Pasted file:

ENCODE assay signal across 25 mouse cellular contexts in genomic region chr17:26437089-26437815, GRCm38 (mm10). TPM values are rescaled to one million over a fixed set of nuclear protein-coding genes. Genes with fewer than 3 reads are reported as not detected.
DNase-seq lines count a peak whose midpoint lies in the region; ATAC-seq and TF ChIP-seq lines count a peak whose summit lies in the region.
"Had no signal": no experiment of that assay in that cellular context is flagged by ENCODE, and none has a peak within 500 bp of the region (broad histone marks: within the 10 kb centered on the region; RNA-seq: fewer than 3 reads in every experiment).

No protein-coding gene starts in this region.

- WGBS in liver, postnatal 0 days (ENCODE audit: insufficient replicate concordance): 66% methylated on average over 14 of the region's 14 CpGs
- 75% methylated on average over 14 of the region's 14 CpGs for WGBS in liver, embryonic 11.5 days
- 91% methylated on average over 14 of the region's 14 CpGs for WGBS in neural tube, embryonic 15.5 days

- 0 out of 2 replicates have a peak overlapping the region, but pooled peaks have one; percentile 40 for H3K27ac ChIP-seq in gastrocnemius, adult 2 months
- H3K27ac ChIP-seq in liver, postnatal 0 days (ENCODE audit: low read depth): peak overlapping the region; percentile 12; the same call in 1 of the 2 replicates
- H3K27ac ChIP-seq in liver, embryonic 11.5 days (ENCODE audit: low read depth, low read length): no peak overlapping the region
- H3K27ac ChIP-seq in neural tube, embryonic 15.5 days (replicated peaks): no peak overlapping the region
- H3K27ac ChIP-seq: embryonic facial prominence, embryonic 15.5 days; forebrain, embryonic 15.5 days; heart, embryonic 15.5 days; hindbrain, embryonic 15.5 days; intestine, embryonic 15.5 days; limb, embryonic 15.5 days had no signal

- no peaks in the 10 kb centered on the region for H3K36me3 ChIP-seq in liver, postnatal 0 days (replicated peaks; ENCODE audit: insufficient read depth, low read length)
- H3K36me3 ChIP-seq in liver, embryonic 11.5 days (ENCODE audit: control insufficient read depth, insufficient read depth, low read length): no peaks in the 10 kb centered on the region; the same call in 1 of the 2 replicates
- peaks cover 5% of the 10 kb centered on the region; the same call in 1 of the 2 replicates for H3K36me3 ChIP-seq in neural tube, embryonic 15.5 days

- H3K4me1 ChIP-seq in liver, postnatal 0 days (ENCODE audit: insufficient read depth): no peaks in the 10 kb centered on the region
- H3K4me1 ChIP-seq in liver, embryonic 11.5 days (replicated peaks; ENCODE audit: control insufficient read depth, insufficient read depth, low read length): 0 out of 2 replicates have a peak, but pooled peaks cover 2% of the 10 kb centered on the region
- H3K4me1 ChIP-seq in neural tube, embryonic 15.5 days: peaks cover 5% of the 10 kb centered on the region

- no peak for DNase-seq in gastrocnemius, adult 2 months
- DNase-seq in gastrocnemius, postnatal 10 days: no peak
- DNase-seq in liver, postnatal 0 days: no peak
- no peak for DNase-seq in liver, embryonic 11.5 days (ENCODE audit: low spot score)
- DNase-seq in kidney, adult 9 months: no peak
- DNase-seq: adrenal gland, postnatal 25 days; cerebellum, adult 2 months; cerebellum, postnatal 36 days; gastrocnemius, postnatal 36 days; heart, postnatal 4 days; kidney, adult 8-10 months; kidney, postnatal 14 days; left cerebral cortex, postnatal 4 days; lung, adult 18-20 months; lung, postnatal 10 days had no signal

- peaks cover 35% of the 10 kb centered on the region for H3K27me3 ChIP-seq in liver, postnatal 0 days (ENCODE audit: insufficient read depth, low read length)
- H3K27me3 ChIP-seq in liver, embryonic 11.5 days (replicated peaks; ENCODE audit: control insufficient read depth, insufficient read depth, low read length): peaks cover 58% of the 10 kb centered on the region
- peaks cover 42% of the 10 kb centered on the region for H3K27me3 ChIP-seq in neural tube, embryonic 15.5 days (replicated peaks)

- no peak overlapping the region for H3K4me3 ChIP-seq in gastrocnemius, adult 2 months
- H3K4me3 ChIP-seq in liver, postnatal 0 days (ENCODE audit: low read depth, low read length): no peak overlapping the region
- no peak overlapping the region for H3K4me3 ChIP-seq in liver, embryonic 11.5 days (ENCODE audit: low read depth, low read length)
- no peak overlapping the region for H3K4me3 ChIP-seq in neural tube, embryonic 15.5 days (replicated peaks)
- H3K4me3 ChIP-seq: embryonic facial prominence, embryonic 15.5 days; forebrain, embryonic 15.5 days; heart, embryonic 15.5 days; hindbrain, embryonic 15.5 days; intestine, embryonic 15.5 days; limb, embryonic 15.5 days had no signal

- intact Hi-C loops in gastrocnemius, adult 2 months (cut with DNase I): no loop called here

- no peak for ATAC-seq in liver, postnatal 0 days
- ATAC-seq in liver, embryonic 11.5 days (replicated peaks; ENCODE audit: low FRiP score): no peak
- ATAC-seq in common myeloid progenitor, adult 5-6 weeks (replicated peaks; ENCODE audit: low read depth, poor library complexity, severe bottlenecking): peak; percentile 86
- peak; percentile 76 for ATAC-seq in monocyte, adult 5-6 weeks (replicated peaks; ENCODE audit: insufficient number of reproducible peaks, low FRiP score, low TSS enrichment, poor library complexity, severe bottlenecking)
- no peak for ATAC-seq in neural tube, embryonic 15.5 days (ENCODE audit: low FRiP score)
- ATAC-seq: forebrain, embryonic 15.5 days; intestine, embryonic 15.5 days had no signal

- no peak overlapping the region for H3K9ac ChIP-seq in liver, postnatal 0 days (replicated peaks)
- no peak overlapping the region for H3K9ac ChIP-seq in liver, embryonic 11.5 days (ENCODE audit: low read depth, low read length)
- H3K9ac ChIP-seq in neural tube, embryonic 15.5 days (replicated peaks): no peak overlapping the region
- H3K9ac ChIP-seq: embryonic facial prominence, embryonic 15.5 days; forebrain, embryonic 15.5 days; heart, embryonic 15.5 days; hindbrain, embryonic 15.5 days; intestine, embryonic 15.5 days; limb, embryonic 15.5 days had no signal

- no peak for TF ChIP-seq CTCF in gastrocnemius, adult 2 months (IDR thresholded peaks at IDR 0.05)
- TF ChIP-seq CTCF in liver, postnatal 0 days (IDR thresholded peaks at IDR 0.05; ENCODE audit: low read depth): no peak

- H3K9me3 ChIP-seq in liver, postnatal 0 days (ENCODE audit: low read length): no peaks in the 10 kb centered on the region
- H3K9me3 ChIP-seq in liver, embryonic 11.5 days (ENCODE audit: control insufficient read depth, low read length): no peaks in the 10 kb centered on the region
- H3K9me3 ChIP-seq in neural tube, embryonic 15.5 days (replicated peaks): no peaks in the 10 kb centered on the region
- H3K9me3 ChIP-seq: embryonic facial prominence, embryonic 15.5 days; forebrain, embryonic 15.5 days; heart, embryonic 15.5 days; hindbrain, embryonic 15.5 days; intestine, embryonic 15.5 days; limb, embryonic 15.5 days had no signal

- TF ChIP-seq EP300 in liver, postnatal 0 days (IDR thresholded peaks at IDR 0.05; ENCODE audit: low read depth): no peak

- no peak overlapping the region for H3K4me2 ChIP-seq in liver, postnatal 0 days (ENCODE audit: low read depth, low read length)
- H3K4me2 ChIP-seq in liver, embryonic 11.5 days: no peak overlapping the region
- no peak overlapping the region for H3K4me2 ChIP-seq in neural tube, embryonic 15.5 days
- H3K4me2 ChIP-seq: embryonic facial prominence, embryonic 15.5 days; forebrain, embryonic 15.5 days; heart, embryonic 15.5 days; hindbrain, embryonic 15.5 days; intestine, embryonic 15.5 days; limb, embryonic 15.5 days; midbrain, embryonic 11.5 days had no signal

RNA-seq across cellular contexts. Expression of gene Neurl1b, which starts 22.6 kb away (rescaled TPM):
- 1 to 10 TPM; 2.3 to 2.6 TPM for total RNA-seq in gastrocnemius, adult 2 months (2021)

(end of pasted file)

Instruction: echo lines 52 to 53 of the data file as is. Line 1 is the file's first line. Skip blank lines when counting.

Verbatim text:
- H3K4me2 ChIP-seq in liver, embryonic 11.5 days: no peak overlapping the region
- no peak overlapping the region for H3K4me2 ChIP-seq in neural tube, embryonic 15.5 days